In May 2005, the Company and RAM Entertainment, LLC, (RAM) a privately held investment company, agreed in principle to, among other items, extend the maturity date of the Company’s note payable to RAM to July 1, 2007, with interest payments continuing to accrue without payment or penalty. RAM will subordinate its security interest in the collateral to other borrowings by the Company up to $3,000,000 subject to certain terms, and RAM will share Michigan development expenditures, previously absorbed and expensed by Full House, of up to $800,000, retroactive to January 1, 2005. Therefore, the Company has recorded a $162,283 due from the co-venturer representing RAM’s share of Michigan development expenditures paid by the Company on RAM’s behalf since January 1, 2005.



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Item 2. Management’s Discussion and Analysis or Plan of Operation.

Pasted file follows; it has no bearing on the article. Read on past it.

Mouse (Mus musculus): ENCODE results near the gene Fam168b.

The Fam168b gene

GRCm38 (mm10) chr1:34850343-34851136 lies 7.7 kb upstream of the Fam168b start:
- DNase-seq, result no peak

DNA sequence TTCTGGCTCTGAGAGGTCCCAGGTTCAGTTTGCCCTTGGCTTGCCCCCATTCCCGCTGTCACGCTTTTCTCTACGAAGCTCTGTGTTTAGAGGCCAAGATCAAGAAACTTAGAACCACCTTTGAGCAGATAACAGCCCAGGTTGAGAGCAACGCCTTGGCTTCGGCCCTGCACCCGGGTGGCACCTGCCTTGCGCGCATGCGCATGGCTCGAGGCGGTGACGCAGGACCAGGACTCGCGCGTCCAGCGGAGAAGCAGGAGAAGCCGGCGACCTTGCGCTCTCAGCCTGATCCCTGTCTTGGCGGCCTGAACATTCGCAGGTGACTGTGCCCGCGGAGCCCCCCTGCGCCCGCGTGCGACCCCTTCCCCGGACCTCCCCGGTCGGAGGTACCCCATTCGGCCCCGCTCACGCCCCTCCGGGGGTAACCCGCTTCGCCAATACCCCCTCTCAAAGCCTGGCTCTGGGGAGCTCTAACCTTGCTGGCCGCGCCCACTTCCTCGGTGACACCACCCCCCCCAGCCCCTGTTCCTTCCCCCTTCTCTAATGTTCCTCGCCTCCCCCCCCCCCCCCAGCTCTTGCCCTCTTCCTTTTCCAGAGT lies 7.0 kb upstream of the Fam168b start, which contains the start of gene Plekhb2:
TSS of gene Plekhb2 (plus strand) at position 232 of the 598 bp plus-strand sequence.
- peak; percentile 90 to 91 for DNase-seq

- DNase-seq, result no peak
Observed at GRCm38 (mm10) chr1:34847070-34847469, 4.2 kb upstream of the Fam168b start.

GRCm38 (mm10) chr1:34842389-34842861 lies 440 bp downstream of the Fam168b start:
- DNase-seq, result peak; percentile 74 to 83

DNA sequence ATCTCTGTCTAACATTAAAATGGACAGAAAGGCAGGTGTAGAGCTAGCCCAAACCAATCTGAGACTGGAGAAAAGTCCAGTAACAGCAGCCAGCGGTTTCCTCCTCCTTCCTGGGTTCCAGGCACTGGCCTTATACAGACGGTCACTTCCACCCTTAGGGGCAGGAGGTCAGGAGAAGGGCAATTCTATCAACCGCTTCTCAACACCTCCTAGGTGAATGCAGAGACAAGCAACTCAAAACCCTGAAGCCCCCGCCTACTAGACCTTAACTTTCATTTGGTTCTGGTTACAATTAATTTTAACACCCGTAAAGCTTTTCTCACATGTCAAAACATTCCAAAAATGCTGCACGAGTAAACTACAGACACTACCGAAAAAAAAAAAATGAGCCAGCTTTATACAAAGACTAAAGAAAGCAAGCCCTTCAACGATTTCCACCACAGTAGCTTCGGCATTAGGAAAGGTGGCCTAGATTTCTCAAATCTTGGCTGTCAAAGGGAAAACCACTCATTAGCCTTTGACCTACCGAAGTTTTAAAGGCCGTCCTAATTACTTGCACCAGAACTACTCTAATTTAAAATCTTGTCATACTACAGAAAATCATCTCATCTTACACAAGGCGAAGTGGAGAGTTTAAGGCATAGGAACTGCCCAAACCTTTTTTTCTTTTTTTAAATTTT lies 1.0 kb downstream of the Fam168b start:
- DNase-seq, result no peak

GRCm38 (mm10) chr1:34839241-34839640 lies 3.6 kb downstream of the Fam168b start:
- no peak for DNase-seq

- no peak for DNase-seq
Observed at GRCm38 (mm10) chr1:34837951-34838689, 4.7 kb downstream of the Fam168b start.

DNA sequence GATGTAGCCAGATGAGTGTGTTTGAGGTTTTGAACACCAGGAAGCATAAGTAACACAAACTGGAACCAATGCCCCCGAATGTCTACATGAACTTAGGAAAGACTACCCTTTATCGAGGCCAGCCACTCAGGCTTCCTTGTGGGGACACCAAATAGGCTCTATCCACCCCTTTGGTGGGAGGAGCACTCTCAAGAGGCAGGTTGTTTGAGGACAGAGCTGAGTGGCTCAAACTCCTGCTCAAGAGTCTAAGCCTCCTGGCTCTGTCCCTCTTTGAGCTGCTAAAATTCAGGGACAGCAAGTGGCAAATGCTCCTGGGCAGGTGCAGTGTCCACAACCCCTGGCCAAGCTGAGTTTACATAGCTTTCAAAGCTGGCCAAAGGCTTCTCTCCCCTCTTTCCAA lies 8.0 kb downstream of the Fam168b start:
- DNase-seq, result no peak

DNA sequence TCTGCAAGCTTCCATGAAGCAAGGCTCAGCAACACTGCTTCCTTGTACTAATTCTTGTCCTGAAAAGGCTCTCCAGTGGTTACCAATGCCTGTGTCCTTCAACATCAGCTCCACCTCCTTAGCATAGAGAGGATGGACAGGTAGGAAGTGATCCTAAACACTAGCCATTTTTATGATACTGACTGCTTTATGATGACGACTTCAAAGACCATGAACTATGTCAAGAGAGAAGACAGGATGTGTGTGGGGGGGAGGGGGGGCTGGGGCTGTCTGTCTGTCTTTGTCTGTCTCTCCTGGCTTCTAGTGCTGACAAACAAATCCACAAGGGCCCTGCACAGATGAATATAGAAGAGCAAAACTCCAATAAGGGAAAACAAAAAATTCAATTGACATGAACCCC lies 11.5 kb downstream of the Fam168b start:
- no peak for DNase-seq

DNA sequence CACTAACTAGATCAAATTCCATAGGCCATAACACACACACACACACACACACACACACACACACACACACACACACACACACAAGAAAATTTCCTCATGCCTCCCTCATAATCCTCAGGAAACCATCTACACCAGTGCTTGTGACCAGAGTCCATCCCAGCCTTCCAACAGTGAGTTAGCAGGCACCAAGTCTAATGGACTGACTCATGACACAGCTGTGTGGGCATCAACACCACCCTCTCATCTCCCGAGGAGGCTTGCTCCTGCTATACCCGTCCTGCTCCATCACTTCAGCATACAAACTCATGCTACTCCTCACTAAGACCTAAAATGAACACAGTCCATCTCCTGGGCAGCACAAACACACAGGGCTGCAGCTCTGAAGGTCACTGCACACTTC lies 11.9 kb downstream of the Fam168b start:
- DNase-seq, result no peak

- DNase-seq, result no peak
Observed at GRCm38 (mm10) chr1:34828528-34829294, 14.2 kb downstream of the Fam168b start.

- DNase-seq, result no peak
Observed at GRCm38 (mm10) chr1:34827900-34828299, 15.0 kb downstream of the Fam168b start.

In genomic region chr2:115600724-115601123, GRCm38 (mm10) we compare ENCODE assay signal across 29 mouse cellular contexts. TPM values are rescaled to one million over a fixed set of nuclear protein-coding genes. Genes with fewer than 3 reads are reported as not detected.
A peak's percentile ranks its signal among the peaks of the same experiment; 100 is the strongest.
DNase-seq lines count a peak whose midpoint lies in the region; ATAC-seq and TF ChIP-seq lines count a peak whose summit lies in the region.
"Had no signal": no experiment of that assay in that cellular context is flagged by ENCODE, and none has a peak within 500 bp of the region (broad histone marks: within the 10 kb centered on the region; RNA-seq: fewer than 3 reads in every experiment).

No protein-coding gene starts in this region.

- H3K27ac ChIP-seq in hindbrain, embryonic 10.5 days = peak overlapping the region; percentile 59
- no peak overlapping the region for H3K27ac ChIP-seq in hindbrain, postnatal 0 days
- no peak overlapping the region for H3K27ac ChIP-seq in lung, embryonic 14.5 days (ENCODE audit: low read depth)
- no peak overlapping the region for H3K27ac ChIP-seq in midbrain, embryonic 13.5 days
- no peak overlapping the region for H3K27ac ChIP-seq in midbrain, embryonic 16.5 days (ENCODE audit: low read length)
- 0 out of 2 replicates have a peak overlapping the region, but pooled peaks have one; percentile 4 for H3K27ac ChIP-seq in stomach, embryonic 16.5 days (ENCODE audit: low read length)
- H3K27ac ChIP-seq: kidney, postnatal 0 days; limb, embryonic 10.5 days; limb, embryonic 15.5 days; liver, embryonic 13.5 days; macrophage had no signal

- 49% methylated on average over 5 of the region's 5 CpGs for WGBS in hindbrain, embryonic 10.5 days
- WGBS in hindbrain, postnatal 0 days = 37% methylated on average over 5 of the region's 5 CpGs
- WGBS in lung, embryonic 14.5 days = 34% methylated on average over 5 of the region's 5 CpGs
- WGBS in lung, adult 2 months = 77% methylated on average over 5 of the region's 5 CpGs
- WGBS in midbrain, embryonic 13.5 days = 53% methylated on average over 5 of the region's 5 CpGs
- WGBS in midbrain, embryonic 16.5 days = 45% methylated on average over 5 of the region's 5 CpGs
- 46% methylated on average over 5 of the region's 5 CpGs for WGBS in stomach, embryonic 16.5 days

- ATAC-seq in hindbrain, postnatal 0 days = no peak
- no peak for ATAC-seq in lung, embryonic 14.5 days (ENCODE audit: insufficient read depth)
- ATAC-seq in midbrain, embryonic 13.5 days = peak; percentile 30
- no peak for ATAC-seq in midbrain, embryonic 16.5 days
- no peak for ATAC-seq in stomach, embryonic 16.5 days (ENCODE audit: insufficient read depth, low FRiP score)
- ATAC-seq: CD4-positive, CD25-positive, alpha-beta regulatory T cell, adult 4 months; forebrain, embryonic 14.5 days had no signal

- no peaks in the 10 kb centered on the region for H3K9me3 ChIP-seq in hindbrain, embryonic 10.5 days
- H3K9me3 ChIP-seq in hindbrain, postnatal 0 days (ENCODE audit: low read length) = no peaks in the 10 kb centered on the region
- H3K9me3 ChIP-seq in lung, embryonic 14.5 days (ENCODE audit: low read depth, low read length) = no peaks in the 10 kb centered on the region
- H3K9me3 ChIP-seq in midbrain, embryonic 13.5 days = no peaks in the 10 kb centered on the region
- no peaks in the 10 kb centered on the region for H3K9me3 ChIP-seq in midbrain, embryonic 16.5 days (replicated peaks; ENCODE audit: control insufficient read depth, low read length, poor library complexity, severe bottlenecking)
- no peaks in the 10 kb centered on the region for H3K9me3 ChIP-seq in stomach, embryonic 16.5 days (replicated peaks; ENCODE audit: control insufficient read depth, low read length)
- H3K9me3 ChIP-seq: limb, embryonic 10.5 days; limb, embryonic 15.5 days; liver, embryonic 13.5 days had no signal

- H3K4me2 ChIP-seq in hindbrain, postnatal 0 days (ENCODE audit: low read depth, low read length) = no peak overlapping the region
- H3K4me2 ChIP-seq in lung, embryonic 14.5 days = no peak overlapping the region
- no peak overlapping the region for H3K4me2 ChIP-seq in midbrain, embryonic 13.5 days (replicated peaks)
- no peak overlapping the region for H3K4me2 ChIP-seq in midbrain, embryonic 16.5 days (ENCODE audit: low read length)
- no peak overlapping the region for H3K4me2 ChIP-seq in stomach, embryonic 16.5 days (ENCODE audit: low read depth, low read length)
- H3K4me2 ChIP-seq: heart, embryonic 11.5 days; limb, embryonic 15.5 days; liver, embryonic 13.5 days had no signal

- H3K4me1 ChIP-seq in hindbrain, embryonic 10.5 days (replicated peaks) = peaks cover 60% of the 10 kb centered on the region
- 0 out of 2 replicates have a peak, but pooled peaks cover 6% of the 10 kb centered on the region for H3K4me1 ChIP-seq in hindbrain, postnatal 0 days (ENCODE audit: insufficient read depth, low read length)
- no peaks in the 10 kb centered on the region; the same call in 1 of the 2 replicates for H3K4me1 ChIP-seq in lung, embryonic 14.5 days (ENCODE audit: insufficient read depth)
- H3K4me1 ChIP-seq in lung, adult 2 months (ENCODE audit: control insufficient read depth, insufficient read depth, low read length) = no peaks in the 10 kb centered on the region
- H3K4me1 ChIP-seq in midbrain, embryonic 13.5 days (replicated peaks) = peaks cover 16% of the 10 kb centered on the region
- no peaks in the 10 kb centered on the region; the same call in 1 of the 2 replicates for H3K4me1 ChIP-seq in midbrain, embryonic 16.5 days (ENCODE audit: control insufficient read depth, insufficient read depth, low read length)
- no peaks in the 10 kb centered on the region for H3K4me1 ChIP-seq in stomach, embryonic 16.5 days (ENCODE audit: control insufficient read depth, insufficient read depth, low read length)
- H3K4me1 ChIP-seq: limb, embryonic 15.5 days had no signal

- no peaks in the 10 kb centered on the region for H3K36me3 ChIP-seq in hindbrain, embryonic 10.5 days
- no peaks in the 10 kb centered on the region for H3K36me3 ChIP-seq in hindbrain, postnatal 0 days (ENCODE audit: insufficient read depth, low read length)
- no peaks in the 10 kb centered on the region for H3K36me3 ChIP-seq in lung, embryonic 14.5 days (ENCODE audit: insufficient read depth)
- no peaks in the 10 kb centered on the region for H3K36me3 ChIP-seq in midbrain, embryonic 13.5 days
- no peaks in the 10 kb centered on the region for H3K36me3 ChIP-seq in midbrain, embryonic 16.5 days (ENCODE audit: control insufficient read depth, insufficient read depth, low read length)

Currently, we are a 50% investor in Gaming Entertainment (Delaware), LLC, (GED), a joint venture with Harrington Raceway, Inc., that manages Midway Slots and Simulcast (Midway Slots) at the Delaware State Fairgrounds in Harrington, Delaware. Midway Slots has approximately 1,430 gaming devices, a 450-seat buffet, a 50-seat diner and an entertainment lounge area. In addition, we are developing a casino project for the Nottawaseppi Huron Band of Potawatomi (the Michigan tribe) in Michigan. We are also actively investigating, on our own and with partners, new business opportunities including traditional and tribal gaming operations. We seek to expand through buying, managing, or developing casinos in profitable markets.


Critical Accounting Estimates